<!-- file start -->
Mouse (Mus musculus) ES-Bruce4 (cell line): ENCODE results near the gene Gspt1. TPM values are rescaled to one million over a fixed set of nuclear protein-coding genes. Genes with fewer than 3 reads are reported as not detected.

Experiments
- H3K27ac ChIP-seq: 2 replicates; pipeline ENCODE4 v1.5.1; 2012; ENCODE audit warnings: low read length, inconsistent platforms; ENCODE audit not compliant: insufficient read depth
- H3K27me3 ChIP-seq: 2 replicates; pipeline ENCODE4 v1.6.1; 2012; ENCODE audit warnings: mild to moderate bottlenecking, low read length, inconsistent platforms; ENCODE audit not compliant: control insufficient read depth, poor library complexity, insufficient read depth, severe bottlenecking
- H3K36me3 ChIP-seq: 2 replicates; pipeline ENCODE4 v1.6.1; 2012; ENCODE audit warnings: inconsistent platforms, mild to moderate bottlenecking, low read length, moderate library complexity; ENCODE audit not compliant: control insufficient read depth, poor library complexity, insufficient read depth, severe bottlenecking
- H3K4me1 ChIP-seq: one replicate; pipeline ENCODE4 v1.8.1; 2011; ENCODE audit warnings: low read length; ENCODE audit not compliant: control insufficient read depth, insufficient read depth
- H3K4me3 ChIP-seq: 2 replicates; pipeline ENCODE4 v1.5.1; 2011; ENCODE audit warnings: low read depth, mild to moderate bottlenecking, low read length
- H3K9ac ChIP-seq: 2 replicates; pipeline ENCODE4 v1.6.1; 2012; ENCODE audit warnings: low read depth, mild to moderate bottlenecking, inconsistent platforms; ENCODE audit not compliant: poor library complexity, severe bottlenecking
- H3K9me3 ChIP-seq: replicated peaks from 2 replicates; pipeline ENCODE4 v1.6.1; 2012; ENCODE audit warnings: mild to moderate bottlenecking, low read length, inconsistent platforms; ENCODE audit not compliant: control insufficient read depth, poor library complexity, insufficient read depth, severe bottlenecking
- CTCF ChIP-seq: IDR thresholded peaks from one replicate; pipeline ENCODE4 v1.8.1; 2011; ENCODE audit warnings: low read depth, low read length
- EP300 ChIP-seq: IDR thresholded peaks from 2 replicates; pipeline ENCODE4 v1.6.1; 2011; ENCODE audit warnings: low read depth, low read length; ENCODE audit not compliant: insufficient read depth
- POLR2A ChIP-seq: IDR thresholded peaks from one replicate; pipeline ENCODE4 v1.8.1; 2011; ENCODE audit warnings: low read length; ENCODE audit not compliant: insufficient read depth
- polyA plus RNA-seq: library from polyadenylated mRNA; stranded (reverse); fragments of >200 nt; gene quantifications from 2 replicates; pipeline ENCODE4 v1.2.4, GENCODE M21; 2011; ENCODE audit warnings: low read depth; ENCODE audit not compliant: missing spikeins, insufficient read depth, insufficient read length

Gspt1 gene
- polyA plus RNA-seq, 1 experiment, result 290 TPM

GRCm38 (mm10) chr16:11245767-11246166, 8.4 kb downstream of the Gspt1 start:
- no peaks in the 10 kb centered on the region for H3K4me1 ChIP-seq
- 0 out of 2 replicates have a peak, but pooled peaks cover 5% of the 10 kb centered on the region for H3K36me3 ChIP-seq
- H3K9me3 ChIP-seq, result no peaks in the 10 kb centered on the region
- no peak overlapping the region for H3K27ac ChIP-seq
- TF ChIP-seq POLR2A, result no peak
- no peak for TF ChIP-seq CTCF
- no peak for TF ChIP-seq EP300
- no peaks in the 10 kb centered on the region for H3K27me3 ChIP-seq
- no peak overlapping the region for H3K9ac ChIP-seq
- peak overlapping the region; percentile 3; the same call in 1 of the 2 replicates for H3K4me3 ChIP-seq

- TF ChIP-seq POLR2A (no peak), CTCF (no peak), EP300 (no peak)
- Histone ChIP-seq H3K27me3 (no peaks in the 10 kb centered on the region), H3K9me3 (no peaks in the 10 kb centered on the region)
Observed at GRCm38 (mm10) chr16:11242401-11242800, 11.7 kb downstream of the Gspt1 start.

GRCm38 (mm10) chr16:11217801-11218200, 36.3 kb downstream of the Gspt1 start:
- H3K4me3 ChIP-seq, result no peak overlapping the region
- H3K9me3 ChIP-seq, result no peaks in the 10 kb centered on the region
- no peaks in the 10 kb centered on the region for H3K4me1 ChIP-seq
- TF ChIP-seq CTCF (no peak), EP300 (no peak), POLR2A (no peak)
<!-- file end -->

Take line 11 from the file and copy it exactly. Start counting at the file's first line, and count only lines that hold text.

- EP300 ChIP-seq: IDR thresholded peaks from 2 replicates; pipeline ENCODE4 v1.6.1; 2011; ENCODE audit warnings: low read depth, low read length; ENCODE audit not compliant: insufficient read depth